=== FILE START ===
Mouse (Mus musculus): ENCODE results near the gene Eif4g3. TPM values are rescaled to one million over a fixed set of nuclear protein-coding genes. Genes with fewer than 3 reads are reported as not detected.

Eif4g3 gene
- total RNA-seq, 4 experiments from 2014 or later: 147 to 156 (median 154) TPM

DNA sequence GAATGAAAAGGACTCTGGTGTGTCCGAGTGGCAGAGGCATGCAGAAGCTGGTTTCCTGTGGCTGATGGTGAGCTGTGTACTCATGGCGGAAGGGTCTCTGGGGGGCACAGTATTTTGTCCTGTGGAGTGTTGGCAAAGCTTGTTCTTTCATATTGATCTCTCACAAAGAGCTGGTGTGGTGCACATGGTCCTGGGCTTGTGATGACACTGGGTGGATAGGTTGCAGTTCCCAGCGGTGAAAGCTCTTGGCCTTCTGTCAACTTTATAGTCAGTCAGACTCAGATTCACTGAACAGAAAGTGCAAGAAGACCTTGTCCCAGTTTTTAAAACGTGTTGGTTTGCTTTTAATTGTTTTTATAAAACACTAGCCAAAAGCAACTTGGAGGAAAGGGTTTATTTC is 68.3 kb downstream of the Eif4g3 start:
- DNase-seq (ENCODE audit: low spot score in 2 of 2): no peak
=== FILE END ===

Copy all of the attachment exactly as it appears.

Mouse (Mus musculus): ENCODE results near the gene Eif4g3. TPM values are rescaled to one million over a fixed set of nuclear protein-coding genes. Genes with fewer than 3 reads are reported as not detected.

Eif4g3 gene
- total RNA-seq, 4 experiments from 2014 or later: 147 to 156 (median 154) TPM

DNA sequence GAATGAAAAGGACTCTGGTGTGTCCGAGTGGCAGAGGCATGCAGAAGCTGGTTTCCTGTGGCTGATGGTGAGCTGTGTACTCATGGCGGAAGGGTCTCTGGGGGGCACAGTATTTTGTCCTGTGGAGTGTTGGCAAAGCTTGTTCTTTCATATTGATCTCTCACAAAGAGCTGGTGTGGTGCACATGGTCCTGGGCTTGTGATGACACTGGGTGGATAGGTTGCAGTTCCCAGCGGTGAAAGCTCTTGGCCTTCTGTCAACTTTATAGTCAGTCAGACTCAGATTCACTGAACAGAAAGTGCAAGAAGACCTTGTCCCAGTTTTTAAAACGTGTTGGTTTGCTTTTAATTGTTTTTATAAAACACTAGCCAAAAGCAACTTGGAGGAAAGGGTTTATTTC is 68.3 kb downstream of the Eif4g3 start:
- DNase-seq (ENCODE audit: low spot score in 2 of 2): no peak